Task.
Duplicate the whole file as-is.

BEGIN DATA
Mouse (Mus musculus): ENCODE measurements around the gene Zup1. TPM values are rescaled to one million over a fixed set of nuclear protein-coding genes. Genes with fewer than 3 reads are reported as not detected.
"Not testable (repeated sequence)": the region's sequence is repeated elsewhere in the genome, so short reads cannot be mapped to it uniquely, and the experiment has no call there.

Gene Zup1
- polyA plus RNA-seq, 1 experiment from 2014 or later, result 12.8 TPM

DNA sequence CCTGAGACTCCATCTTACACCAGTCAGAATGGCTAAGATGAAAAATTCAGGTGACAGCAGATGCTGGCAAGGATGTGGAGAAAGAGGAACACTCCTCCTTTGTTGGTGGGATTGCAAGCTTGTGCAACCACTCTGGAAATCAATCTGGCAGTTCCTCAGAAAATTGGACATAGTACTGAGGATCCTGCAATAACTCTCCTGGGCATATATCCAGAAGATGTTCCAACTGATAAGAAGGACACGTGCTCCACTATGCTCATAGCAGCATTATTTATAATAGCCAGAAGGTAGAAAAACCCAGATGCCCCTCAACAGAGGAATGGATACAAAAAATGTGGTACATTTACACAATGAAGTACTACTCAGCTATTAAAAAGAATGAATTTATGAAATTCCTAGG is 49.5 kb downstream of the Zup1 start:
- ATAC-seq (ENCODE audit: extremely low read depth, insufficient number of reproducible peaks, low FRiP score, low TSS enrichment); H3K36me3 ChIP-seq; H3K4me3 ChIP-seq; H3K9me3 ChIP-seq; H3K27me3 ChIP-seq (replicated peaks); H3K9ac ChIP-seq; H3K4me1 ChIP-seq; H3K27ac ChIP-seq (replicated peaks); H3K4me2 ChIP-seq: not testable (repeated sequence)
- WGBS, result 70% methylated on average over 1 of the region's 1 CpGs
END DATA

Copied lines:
Mouse (Mus musculus): ENCODE measurements around the gene Zup1. TPM values are rescaled to one million over a fixed set of nuclear protein-coding genes. Genes with fewer than 3 reads are reported as not detected.
"Not testable (repeated sequence)": the region's sequence is repeated elsewhere in the genome, so short reads cannot be mapped to it uniquely, and the experiment has no call there.

Gene Zup1
- polyA plus RNA-seq, 1 experiment from 2014 or later, result 12.8 TPM

DNA sequence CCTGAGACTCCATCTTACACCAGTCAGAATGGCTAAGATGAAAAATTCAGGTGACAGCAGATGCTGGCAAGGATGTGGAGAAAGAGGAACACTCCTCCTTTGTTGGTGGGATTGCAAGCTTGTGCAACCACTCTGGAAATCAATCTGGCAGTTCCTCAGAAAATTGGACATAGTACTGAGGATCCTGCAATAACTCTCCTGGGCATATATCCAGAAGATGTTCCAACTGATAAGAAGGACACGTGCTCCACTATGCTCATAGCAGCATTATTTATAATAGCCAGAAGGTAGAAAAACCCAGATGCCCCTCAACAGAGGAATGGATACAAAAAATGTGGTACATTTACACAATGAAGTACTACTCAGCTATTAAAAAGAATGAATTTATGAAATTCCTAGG is 49.5 kb downstream of the Zup1 start:
- ATAC-seq (ENCODE audit: extremely low read depth, insufficient number of reproducible peaks, low FRiP score, low TSS enrichment); H3K36me3 ChIP-seq; H3K4me3 ChIP-seq; H3K9me3 ChIP-seq; H3K27me3 ChIP-seq (replicated peaks); H3K9ac ChIP-seq; H3K4me1 ChIP-seq; H3K27ac ChIP-seq (replicated peaks); H3K4me2 ChIP-seq: not testable (repeated sequence)
- WGBS, result 70% methylated on average over 1 of the region's 1 CpGs